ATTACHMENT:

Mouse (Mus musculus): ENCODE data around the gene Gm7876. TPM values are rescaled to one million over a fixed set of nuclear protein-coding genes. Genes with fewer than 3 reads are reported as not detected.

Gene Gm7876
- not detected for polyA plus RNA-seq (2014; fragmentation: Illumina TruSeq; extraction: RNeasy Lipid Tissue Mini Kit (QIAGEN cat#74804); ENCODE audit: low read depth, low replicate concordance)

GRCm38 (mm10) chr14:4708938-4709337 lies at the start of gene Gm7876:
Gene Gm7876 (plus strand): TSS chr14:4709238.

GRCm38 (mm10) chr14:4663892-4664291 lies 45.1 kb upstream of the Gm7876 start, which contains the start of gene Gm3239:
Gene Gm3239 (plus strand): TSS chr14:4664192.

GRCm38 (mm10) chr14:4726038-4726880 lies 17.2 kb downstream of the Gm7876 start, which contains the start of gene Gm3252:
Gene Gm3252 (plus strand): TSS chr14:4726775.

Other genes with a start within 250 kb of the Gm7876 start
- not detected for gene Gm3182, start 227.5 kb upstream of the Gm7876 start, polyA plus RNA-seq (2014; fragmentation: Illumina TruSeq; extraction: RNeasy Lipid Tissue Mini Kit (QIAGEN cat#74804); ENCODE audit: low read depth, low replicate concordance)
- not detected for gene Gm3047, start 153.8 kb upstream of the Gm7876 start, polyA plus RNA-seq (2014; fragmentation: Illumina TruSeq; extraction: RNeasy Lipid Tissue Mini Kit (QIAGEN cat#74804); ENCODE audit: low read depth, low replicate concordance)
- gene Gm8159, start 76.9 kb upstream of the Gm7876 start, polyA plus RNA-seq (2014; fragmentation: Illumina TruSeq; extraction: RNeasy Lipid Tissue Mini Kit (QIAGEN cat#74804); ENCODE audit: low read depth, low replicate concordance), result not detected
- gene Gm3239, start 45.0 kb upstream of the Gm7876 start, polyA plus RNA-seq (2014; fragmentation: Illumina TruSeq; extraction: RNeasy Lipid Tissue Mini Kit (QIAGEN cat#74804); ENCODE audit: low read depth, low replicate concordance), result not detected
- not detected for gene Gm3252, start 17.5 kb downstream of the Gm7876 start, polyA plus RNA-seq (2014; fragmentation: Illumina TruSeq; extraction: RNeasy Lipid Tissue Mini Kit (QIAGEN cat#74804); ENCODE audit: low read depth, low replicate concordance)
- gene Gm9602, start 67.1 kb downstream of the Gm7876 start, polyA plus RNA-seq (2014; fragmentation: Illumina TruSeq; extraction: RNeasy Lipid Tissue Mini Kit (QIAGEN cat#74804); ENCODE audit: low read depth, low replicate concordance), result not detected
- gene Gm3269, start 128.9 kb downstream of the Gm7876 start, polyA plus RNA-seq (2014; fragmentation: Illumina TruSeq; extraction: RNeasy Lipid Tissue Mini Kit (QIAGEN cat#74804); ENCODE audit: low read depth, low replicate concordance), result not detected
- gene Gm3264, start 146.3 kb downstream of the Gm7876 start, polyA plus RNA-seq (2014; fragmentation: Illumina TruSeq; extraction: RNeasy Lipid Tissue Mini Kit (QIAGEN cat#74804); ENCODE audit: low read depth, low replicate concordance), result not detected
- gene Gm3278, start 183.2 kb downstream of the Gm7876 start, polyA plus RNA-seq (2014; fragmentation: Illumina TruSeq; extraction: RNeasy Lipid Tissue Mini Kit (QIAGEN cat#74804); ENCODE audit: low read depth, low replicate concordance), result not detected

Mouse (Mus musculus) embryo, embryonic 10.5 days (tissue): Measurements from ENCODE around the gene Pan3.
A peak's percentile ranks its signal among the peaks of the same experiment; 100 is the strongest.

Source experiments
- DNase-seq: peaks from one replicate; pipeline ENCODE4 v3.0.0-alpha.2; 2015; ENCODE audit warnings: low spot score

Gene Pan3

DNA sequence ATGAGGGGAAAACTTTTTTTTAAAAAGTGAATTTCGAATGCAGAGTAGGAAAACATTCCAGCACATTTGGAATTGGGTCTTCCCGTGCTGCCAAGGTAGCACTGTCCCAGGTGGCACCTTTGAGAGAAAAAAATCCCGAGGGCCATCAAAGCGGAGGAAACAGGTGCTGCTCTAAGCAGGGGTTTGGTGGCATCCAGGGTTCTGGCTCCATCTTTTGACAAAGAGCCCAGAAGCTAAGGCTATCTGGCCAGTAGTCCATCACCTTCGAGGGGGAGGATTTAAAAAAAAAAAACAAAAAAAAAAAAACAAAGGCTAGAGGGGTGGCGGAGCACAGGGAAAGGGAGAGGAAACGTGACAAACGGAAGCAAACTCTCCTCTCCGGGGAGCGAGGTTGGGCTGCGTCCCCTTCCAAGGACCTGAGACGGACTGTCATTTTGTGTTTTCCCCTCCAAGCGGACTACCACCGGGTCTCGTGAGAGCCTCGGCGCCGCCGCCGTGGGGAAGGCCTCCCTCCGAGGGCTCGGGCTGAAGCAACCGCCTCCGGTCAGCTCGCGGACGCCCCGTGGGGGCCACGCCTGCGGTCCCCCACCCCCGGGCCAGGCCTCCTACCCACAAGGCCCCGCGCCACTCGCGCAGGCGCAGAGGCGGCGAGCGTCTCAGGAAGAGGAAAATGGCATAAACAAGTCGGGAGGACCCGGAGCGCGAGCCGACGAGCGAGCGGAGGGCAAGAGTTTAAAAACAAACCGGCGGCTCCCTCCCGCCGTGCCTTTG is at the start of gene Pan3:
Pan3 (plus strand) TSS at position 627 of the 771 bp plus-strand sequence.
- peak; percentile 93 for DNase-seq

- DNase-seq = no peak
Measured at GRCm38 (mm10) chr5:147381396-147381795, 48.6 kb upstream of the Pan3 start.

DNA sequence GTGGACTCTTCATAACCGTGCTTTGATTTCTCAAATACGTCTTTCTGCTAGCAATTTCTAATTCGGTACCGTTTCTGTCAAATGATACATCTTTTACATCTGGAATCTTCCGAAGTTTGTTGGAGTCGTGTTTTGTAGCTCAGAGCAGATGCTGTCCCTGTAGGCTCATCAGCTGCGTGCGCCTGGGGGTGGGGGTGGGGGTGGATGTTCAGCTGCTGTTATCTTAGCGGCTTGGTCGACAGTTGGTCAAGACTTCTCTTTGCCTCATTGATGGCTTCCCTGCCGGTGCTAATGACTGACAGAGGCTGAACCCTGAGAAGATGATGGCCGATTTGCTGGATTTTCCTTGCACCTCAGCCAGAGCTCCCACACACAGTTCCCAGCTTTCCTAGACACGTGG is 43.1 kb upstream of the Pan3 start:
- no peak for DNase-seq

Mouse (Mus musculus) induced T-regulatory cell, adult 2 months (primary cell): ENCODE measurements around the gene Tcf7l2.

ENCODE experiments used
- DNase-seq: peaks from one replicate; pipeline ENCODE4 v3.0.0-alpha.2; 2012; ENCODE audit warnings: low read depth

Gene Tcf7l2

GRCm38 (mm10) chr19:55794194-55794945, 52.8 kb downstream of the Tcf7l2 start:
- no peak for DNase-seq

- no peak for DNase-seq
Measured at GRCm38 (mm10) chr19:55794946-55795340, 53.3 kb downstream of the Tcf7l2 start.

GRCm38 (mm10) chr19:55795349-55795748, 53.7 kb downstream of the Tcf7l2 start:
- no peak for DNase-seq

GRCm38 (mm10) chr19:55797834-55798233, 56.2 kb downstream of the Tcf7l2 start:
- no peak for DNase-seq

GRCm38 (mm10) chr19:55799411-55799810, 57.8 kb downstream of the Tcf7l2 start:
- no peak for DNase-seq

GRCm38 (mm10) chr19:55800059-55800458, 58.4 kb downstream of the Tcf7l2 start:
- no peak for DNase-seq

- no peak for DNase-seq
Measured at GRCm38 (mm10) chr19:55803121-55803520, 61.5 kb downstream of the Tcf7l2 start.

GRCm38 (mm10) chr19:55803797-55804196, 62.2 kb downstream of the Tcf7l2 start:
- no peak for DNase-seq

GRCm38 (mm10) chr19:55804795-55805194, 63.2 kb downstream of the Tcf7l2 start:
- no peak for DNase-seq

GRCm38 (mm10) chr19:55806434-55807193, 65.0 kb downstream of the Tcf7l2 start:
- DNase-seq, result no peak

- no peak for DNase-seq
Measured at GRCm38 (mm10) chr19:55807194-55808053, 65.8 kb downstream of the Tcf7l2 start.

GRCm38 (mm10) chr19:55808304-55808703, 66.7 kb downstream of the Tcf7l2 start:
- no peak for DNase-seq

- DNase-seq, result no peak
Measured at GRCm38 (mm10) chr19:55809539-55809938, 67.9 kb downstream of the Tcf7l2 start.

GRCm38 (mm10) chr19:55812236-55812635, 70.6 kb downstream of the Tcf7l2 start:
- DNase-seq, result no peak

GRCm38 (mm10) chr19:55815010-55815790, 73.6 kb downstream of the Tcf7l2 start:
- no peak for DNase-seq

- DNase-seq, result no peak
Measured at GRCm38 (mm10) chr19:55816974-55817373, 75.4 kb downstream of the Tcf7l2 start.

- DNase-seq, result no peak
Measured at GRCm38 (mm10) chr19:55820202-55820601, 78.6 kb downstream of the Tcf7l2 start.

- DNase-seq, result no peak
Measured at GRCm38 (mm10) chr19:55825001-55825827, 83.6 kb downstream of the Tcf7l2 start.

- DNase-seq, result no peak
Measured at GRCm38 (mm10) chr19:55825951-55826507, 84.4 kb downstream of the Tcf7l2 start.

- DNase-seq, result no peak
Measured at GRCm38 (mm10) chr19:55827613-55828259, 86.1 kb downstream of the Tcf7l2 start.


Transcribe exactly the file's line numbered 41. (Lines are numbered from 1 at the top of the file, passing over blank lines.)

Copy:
- no peak for DNase-seq